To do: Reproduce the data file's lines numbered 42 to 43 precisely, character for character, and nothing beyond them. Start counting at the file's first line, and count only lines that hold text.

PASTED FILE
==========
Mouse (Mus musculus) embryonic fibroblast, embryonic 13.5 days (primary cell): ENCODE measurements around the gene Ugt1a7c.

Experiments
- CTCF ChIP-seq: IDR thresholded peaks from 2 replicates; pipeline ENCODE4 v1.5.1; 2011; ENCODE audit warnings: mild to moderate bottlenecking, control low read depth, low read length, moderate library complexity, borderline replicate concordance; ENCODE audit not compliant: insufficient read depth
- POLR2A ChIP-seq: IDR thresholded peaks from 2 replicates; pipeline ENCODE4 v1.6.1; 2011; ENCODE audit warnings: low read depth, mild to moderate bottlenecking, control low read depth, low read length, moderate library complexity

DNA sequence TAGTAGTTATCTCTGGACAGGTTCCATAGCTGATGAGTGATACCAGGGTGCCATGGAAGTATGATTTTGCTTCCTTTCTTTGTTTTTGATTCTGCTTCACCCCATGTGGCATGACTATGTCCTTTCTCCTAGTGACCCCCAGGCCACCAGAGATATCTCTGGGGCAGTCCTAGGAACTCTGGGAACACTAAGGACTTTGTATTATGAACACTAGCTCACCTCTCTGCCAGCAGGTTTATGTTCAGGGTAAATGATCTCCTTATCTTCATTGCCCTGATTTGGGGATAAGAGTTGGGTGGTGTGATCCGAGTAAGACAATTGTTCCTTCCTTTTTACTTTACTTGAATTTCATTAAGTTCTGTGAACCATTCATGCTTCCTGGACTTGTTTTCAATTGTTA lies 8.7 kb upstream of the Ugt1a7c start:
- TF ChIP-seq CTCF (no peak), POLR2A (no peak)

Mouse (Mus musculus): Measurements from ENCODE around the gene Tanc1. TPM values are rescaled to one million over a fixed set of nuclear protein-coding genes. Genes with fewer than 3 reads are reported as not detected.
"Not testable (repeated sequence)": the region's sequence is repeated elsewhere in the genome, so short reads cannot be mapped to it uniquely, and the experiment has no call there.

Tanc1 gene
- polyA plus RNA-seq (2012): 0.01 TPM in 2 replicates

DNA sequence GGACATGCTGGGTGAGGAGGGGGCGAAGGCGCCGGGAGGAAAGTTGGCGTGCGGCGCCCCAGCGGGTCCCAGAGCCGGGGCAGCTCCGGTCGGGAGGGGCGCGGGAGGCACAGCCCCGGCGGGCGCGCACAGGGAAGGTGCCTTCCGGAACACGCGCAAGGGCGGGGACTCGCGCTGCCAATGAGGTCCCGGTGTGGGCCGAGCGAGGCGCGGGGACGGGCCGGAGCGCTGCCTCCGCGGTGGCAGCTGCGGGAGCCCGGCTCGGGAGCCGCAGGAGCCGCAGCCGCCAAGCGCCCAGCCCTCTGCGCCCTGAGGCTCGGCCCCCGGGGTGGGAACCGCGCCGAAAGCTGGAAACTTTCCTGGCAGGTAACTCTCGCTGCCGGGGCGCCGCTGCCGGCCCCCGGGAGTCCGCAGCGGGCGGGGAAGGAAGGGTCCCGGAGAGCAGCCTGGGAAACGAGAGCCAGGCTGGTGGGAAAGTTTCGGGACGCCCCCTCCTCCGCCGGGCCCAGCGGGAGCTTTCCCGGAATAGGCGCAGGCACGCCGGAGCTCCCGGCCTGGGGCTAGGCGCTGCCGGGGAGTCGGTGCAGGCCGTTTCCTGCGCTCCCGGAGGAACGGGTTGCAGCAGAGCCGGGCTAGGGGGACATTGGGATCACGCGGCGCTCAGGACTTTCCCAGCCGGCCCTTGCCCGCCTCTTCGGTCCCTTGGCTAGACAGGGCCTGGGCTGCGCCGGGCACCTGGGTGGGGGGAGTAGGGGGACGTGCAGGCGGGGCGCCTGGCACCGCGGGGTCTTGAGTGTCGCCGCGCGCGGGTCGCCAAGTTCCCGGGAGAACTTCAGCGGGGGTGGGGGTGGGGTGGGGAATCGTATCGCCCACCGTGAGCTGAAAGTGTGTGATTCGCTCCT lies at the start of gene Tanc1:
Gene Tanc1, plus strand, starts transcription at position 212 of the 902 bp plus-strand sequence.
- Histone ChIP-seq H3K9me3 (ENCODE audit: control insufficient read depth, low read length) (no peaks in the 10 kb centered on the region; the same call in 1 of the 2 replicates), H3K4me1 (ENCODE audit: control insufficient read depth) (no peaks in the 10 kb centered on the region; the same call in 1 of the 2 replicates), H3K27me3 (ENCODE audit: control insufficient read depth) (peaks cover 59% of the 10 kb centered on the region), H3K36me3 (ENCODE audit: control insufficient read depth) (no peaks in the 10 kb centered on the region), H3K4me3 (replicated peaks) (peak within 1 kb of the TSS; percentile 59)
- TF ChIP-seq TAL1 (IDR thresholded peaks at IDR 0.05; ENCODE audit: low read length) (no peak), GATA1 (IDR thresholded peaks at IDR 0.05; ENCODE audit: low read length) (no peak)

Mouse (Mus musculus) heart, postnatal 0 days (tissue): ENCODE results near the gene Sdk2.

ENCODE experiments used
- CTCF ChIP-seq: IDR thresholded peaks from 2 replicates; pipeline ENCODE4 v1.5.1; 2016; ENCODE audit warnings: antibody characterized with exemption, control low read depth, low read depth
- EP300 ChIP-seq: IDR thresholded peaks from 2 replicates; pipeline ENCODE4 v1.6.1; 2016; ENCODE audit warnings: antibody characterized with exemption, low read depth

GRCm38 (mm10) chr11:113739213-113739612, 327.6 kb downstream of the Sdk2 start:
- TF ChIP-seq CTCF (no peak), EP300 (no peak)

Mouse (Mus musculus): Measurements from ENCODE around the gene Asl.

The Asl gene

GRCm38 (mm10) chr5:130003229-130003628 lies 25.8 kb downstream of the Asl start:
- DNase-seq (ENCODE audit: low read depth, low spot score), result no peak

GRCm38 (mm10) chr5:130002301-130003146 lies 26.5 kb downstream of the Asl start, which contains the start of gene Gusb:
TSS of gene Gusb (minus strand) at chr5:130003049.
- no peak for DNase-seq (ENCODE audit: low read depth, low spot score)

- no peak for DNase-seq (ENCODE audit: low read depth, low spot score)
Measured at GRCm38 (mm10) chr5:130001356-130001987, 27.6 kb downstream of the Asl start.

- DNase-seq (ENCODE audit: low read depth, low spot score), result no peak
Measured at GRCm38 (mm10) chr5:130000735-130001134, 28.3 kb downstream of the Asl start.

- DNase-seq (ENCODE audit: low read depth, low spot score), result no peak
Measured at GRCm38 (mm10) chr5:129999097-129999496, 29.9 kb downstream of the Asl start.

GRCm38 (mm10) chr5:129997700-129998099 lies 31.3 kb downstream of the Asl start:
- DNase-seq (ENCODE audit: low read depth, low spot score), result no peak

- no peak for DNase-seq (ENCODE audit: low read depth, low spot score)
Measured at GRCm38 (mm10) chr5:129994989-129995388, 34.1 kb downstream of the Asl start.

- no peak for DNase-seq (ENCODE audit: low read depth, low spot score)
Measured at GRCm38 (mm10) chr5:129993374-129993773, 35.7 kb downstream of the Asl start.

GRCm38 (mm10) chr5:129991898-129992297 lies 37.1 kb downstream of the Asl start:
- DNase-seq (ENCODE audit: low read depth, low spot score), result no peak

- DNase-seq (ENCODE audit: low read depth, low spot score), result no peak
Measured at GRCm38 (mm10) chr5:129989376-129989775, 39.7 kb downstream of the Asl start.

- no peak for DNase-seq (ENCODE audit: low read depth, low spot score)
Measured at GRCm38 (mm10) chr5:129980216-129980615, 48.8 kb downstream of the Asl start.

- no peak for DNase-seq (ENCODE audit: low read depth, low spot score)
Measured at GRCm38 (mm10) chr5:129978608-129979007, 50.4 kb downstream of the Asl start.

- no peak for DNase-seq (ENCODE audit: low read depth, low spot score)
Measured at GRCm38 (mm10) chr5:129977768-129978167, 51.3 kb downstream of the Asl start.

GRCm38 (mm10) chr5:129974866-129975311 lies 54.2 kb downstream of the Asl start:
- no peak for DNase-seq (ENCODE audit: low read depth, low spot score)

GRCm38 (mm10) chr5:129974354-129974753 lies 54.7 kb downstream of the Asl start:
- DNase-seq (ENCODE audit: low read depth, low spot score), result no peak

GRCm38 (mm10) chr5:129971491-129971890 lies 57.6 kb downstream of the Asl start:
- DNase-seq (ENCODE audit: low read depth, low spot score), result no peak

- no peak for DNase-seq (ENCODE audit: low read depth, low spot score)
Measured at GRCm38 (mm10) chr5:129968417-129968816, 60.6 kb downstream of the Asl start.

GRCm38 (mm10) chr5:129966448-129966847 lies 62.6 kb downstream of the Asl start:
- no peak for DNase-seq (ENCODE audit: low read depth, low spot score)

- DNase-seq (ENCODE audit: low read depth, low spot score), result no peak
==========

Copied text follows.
- DNase-seq (ENCODE audit: low read depth, low spot score), result no peak
Measured at GRCm38 (mm10) chr5:129989376-129989775, 39.7 kb downstream of the Asl start.